Photo of Rabbi Ettedgui

Parashat Terumah - 5777

Dear friends,

After receiving the Ten Commandments and the laws that we learned about in last week's Parasha, this week Moses informs the Children of Israel that they will be constructing a Tabernacle, which will serve as a portable sanctuary as they head to the promised land.

The portion of Terumah begins with these words in Exodus 25:

"1.The Lord spoke to Moses saying: 2. Speak to the Children of Israel, that they take for Me an offering: of every person whose heart so desires, you shall take My offering. 3. And this is the offering which you shall take of them, gold, silver and brass. (Verses 4-7 list other items which will be needed) 8. And let them make Me a sanctuary, that I may dwell among them."

Note that the verb used for making an offering is 'Veyikhu lee', 'they take for Me' rather than 'Veyitnu lee', which would mean 'they give for Me'. In asking for offerings, it seems that we are asking the giver 'to take' rather than 'to give'. How come?

A simple answer could be that when it comes to giving to G-d, like in the case for building His sanctuary, since G-d owns everything, the giver is only returning that which belongs to G-d in the first place and, therefore, we use the word 'taking' rather than 'giving'.

In this Parasha we also learn the concept of giving voluntarily. Moses will be accepting gifts from 'every person whose heart so desires'. Unlike a tax, a tithing or the mandatory half-shekel, which are required by Jewish law, in this Parasha it is all up to the good heart and generosity of the contributor. The amount is determined by the donor alone and not by any commandment.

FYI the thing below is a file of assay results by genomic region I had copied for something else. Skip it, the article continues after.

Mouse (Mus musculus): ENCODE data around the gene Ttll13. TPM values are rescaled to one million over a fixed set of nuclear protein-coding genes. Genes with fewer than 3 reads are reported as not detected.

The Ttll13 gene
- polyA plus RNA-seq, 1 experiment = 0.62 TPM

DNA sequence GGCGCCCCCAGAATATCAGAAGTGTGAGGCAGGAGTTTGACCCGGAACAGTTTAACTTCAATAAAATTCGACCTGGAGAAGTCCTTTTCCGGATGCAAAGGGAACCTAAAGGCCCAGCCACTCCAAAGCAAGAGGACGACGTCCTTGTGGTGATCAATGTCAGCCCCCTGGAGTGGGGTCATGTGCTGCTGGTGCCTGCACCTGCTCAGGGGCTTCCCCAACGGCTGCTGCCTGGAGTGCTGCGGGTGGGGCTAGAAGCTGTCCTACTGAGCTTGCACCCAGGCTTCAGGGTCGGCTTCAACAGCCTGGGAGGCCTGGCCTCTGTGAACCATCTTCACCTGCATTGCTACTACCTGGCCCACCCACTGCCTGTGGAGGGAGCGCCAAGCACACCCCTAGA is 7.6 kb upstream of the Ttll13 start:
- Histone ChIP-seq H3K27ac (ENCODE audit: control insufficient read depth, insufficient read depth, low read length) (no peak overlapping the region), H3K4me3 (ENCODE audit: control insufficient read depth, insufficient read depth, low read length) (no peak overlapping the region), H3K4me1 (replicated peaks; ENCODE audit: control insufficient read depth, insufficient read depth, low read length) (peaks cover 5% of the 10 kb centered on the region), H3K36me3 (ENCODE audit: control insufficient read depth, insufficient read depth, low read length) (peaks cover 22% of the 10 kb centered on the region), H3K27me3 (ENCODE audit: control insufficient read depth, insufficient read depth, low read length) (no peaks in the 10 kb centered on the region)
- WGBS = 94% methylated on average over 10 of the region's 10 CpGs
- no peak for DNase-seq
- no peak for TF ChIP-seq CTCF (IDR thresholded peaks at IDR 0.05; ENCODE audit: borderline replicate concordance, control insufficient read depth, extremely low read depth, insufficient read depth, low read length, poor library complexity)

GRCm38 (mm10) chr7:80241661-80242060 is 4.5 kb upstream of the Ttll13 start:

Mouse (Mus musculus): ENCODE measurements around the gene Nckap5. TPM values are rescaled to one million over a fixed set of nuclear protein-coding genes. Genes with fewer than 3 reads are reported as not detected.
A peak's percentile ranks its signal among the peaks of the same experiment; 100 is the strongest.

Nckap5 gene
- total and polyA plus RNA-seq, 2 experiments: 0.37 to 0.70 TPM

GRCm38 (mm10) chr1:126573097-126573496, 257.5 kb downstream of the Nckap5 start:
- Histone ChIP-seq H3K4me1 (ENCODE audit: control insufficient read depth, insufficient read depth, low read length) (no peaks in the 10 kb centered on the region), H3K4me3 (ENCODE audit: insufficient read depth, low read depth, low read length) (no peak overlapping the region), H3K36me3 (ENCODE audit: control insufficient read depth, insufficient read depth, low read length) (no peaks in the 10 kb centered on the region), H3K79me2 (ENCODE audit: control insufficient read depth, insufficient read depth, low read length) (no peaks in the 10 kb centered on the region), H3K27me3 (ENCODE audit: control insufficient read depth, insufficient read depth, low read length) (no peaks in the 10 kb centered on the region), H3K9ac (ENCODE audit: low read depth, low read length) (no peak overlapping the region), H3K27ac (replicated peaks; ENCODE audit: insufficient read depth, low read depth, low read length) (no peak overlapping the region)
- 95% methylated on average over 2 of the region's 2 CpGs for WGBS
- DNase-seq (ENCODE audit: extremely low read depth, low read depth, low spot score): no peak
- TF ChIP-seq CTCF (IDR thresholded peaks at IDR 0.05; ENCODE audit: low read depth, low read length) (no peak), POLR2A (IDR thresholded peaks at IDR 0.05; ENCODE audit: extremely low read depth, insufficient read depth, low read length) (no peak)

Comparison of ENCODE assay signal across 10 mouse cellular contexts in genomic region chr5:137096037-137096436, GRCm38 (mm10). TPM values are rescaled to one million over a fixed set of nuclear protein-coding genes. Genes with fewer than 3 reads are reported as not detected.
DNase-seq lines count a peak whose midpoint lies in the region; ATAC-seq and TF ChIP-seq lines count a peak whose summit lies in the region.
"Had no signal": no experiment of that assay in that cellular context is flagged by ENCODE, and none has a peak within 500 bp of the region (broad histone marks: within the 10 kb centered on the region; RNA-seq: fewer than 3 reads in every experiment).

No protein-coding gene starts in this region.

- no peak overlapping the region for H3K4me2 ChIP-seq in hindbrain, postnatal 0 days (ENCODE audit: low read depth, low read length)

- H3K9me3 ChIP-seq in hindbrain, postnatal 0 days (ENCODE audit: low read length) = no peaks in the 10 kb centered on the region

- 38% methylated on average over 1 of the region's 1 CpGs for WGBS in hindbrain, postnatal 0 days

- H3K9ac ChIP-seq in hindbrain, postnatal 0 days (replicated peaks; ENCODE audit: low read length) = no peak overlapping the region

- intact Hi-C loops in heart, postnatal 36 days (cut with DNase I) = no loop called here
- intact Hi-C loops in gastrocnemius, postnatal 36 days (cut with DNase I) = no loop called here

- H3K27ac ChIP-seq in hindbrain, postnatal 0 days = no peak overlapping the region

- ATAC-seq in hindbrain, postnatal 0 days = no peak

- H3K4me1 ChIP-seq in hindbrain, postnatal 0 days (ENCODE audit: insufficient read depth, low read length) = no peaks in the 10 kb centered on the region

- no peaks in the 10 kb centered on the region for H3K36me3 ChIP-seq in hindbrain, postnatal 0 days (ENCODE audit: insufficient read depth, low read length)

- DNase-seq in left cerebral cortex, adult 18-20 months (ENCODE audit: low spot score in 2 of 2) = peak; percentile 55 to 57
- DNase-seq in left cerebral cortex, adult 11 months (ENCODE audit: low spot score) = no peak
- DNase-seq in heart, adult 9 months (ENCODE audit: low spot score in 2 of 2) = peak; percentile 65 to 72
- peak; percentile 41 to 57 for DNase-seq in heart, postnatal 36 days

Our great commentator Ibn Ezra explains that the Torah is teaching us that, when a person gives willingly and with a full heart, that person is also a 'receiver, a taker'. The joy of the giver is not any less than the joy of the taker because the gift was made with a full heart. Therefore, the Torah says, 'Veyikhu', they take, rather than 'Veyitnu', they give.

We always hear about how important it is to be a giver rather than a taker. It would seem that, when it comes to charitable giving, it is alright, and, in fact, we are encouraged to be a 'taker'. A 'taker', in the sense of being the recipient of the pleasure and satisfaction that comes from knowing that we fulfilled the Mitzvah of sharing G-d's blessing with others. This Mitzvah has no end. There are so many institutions and causes that need the help of 'good-hearted individuals'.

This week's Parasha teaches us the value of 'taking' from what we have and 'giving' it to important causes. That is the true meaning of sharing, because it comes from our heart and soul. Such a gift is called a 'Terumah', from the root word 'Ram', elevated or high. We take a materialistic gift, which we are happy to donate to improve G-d's world, and elevate it to a spiritual realm, indicating our appreciation to G-d for His blessings.

Shabbat Shalom,